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Various types of mixing plants

September 25, 2013

There are many types of mixing plants but mostly they are involved in the production of certain building materials such as concrete or cement and asphalt. In this article we will examine the differences and similarities between each of these mixing plants.

Concrete mixing plant

A concrete mixing plant (which is also known as a batch plant) is a machine that merges the various ingredients used to make concrete. Most common ingredients of concrete are sand, water, gravel and cement. A mix can also include coal ash (flue-ash) and potash. There are two different types of plants that produce concrete – central mix and ready mix plants. Apart from the mixing part of these plants, they also possess aggregate batchers, radial stackers, cement batchers, aggregate bins, chillers, cement silos, cement bins, dust collectors (which reduces the plants carbon footprint and other environmental issues), batch plant controls and heaters. These plants utilise 3 different kinds of mixers: Pan, Tilt and Twin shaft.

Asphalt batch mixing plant

This is a plant that mixes and manufactures asphalt along with macadam (a type of road covering made from a mixture of asphalt and small stones), and other various kinds of coated road stones, also known occasionally together as blacktop. These mixtures are created by aggregating products such as sand, stone dust, bitumen or tar in certain quantities. These mixes result in a product that must be kept at a certain temperature (usually around 100-200 degree Celsius) so that it is malleable and ready for laying. Another optional ingredient for the concoction is recycled asphalt pavement which is quickly becoming more commonly used. There are 3 primary categories of this plant: semi-continuous (or asphalt plant), batch heater and drum mix.  The most productive one of these is the drum mix plant, having an average output of up to 500 tonnes per hour, but the lowest output comes from the batch heater plant.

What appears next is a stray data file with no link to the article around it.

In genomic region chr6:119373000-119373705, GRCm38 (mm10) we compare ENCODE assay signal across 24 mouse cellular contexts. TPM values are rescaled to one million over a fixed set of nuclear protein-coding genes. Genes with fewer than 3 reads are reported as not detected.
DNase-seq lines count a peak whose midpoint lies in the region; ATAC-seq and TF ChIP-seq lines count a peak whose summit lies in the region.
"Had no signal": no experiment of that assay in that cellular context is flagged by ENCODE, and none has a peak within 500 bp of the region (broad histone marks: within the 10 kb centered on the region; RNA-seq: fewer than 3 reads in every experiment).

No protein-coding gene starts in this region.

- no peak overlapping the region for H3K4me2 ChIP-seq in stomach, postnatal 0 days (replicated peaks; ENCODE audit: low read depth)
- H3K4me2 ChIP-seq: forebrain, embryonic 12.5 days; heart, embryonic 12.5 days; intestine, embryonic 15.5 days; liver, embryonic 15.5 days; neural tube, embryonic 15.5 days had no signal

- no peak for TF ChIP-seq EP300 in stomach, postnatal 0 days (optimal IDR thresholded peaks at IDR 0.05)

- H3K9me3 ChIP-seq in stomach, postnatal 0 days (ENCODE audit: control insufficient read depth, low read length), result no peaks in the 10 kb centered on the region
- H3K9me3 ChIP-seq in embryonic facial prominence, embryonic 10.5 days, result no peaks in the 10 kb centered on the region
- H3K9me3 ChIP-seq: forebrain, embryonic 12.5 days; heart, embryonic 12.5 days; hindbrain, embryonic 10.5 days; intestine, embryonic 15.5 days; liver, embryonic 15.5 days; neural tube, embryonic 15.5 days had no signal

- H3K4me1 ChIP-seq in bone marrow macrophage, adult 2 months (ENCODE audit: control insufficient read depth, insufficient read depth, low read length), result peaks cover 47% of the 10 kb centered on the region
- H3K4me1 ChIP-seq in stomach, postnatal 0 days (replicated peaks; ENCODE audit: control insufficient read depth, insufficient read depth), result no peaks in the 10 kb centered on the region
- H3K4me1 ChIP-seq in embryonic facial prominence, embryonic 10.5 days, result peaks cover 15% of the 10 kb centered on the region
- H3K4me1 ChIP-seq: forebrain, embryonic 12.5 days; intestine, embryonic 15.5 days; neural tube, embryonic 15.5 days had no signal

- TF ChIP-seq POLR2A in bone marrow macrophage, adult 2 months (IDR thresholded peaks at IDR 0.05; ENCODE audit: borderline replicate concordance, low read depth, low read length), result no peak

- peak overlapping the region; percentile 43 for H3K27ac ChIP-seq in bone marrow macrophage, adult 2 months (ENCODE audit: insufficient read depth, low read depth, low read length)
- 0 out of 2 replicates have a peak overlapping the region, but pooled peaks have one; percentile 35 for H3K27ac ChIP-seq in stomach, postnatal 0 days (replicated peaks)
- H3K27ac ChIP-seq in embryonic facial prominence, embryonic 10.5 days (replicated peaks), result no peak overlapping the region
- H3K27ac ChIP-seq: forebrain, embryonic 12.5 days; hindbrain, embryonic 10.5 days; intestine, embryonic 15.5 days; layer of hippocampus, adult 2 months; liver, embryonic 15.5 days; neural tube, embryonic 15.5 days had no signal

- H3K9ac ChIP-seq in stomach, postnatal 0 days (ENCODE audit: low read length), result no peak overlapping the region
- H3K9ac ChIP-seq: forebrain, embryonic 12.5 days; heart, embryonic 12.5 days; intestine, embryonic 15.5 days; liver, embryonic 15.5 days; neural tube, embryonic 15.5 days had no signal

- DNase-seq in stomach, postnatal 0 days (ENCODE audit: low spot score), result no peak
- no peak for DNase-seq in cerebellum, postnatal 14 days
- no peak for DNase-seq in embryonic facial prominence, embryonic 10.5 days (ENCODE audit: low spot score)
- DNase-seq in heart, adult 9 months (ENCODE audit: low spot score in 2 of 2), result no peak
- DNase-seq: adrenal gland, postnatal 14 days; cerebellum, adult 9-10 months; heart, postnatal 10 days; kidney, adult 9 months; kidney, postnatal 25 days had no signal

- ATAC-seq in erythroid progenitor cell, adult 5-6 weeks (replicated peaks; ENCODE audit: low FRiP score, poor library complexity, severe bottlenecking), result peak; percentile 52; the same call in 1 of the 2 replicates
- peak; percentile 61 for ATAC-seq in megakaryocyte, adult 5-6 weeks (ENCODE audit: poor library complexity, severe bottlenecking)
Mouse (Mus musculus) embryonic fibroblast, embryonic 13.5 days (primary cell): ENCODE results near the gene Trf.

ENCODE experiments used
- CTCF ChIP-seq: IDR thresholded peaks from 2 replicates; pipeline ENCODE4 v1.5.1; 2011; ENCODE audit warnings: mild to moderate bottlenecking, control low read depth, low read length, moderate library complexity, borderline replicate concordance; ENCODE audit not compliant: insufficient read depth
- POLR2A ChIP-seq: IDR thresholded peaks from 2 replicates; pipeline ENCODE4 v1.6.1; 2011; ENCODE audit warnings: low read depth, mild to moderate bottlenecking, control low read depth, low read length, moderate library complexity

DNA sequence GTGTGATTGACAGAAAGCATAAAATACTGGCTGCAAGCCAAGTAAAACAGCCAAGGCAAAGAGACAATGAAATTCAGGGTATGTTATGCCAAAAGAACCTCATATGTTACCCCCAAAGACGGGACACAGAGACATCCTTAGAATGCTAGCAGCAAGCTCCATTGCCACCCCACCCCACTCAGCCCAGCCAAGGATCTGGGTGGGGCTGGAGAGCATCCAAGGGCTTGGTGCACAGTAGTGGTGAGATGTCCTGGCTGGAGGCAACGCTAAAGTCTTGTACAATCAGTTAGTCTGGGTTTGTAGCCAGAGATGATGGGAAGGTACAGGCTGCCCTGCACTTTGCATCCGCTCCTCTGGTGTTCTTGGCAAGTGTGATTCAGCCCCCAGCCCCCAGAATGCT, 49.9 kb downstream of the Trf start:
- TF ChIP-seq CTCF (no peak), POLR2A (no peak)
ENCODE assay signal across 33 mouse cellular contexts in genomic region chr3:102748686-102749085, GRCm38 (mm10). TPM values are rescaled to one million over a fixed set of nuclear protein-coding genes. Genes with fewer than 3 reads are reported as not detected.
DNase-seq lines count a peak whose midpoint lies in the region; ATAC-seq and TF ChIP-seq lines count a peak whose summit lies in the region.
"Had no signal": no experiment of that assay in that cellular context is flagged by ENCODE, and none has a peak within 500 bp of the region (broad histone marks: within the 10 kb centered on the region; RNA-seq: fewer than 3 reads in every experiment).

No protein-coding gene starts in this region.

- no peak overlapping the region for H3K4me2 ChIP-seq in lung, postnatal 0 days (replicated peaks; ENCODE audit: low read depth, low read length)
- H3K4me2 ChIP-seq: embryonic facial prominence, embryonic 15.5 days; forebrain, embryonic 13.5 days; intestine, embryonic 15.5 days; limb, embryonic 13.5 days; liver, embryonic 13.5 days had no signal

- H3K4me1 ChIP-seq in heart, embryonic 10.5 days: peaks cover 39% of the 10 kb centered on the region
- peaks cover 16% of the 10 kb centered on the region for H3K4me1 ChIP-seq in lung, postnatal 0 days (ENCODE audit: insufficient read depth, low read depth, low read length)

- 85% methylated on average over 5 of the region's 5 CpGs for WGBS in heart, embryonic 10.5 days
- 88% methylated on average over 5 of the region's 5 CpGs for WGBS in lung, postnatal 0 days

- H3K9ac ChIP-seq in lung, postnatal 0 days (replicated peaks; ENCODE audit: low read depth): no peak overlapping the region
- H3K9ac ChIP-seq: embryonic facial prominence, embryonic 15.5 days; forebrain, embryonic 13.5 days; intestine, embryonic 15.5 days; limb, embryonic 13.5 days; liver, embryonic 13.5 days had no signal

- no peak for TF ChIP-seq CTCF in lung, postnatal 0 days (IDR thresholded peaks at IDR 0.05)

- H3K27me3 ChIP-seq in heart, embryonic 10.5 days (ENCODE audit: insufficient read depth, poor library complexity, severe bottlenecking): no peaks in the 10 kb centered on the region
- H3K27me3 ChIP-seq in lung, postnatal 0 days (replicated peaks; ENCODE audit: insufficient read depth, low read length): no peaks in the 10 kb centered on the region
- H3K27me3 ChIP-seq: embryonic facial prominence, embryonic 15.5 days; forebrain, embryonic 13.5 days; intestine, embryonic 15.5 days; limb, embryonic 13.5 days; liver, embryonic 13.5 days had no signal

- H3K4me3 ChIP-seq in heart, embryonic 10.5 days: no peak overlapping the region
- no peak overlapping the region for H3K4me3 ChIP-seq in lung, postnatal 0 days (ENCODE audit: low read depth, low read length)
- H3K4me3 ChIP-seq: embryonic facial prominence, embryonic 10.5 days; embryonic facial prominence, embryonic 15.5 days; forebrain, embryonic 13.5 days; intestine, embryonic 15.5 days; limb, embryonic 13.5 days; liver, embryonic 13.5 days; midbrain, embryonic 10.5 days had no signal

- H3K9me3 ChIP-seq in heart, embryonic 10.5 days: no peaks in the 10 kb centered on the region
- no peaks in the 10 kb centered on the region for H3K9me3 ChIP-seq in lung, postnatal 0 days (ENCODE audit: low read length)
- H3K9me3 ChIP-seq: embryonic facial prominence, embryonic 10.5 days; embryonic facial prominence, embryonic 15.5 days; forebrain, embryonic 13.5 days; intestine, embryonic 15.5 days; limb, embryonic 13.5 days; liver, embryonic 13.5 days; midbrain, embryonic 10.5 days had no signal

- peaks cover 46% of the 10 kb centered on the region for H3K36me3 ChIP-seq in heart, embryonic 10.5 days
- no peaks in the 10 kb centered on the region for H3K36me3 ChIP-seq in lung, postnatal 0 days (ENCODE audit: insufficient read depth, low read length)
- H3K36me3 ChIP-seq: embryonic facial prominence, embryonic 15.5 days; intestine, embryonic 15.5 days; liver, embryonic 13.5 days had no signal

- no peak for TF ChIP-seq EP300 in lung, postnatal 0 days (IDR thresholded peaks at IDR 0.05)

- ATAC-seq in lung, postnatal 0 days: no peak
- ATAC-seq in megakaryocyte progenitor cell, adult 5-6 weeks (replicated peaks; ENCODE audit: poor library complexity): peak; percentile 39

Batch heater plants are usually used for short production stints as you can change the input after every batch and mobile batch heaters are available for onsite mixing.

Drum mix plants usually require a longer run as the input mix is added in greater quantities than those for the batch heater but this does provide the user with a bigger output. These plants are also more refined thus making controlling the mix more accurate which makes managing the output quantities and timing possible.

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